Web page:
CLT20 - A Fruitful Event?
Posted on: 15 Sep 2010
The pandemonium on spot fixing is yet to subside and here we are amidst yet another cricket tournament. Experts valiantly promote the idea that such encounters showcases fresh and genuine talents for the future. We eagerly look around and see a 36 year old Michael Mason running in and hurling the white ball. Down the other end Mathew Hayden who is at least a
couple of years older tries to flick it down the fine-leg, but reaches only as far as the fielder's throat. The Champion's League T20 is almost half through and a couple of hardcore followers of the game enquire who the existing title
There indeed is a definite lack of curiosity. The world wide Television viewership across the glob may or may not suggest otherwise. The tournament, which essentially is nothing but an annex to the IPL, is yet to evoke anything around us. A few discussions with the younger crops around Bengaluru, Chennai and Mumbai (The three Indian representations for the
ongoing tournament) are only reiterating this belief.
This initiative is an inspiring one for those who believe that the game is heading towards the European Football League where a Barcelona - Chelsea match could well be marketed in Algeria or Uzbekistan. Cricket has a lot to travel in order to achieve such a huge brand value. This could well be a prime mover in that direction. The start and the consequent run are a bit
unconvincing. So far, the response has been feeble.
At present, cricket to all intents and purposes remains a game with national pride attached to it. Aesthetics alone isn't the base for the following. Fanaticism apart, a Sachin Tendulkar remains so only when he represents the national side or his provincial first class teams. On every other occasion, he looks more like a CEO in charge rather than the cricketing phenomenon,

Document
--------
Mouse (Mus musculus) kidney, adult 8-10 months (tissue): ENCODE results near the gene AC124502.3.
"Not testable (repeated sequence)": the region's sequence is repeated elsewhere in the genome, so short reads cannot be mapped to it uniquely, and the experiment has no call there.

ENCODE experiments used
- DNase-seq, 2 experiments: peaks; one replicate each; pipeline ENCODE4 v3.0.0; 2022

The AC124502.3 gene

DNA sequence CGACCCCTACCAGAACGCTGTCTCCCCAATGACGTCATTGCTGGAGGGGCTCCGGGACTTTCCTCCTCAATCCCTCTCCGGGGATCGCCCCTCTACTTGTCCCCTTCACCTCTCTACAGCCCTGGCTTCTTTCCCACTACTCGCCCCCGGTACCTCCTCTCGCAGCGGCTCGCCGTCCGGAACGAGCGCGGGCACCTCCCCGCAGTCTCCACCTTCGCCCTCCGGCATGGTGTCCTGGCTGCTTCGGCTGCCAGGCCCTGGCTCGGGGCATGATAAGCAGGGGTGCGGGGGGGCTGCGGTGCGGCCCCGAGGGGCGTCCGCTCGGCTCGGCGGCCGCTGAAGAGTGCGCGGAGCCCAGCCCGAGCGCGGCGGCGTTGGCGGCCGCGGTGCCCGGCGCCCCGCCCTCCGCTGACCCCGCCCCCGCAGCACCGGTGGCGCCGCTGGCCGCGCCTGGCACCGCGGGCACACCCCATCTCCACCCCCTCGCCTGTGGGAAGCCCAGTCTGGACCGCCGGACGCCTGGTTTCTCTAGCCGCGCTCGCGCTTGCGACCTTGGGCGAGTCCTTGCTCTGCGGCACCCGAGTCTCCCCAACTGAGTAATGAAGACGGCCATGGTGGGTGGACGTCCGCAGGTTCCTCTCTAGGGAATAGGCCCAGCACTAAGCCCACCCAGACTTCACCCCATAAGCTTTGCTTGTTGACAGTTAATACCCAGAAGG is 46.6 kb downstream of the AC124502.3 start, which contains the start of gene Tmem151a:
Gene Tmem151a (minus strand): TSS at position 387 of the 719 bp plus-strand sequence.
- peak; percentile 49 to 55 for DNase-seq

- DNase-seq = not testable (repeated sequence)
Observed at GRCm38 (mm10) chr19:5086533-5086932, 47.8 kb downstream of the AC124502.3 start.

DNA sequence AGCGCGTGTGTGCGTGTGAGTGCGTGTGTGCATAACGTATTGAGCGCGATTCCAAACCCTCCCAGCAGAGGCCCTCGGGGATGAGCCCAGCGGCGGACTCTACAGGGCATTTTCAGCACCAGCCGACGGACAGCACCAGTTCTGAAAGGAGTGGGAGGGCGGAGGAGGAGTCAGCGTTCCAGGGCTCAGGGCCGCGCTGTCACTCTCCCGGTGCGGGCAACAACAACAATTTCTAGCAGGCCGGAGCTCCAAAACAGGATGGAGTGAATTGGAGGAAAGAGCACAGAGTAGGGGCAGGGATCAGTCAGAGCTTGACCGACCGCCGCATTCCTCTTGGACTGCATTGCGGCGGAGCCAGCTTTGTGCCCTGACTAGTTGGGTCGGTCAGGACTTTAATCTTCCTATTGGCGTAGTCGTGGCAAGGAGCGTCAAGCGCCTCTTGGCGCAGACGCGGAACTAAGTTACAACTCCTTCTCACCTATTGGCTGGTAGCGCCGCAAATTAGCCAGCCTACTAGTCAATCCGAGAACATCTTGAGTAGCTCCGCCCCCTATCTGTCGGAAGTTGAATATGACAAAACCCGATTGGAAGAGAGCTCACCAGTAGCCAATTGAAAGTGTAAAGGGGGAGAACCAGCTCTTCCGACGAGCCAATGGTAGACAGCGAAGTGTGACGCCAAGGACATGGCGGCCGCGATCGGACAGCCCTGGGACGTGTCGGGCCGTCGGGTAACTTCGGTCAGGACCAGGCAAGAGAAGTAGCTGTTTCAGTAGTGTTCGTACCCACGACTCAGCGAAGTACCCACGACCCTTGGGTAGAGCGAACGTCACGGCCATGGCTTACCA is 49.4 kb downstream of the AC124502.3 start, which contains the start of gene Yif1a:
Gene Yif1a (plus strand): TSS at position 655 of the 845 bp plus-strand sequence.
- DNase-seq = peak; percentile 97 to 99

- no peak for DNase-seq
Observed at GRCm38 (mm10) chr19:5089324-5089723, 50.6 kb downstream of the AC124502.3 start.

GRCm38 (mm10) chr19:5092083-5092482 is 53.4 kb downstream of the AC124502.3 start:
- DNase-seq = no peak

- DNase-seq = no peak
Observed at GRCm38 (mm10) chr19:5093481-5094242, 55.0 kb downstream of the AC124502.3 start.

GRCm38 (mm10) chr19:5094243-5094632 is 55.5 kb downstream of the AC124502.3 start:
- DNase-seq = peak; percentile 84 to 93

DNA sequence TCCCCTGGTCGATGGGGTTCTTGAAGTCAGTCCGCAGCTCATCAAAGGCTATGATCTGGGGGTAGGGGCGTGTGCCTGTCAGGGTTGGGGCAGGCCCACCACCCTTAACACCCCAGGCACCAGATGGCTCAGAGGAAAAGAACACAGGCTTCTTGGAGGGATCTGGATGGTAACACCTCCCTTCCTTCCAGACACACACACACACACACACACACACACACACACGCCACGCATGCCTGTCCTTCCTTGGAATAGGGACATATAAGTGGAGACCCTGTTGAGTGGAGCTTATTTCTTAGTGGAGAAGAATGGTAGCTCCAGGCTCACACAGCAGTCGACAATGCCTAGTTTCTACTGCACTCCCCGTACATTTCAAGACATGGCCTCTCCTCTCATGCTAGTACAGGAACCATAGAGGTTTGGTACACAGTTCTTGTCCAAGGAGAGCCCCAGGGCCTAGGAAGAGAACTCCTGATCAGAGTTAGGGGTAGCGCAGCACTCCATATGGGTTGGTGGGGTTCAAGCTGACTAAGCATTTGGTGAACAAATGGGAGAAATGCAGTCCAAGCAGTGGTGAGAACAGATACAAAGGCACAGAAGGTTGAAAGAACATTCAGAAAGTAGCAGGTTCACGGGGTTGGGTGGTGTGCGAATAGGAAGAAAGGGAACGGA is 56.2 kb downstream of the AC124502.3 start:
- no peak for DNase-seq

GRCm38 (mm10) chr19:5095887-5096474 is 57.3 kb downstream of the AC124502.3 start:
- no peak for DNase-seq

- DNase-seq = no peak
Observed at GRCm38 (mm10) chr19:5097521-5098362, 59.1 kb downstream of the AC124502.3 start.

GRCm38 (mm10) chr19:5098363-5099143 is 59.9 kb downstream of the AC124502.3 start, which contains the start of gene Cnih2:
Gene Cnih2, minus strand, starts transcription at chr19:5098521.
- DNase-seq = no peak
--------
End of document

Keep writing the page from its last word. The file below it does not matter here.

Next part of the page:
which primarily he is. The problem of, course could be of the transition. At the closing stages of an illustrious career, let us hope that this does not affect his comfort level.
The lopsided matches can only add to the woes. At SuperSport Park, the champion West Indian side could not even pretend as worthy opponent for the Royal Challengers Bengaluru. The Guyanese side perhaps has its only attraction in skipper Ramnaresh Sarwan. Narsingh Deonarine is the only other cricketer with some international exposure. Obvious outcome was an asymmetrical game. This need not necessarily be an odd match, as the Lions, Mumbai Indians and South Australia would eagerly be awaiting their turn against them, though the Mumbai team has almost conceded the hope of making it to the last four with two straight defeats.
This is supposed to be a clash between the titans, hence the anxiety of having so many back-to-back one-sided matches. The festivities can only be supplementary to the quality of cricket in the middle. The emphasis has to be on the sport, uncompromisingly.
Can a spectator be regarded as a benefactor in such events? Is he emotionally or otherwise paid back for the precious moments that he spends in front of the television sets? Or is it a botheration any more? May be, too early to have a conclusive resolution to be passed on.
In a hectic world of International schedules, the clamour is about the enormity of cricket one has to play round the year. Too much cricket – we were told that every decline in performance was its by-product and every year they add a tournament or two to the existing tight cluster of games. No one seems to be bothered or bemused.
It is hard to believe that a few such matches would throw in world-class performers regularly. It still isn't a platform for judging a talent. A visibly dejected VVS Laxman tries to convince us that he too is a part of this newest invention. How far has he succeeded? Would it be fair to evaluate his mastery on the basis of the set backs that he has suffered in his Premier league
It may be unfair to doubt the cause of such a tournament. Whatever the structural transformations be, cricket has to remain the same. The frenzied environs and the presence of bands are nothing new to this game. Such things cannot destruct the game too. Cricket is beyond the clasp of such distractions.
This is a new facet for the whole of the fraternity. There is a huge contingent waiting outside in apprehension. They are waiting to see where the nascent form is heading. Can't have them to wait for too long.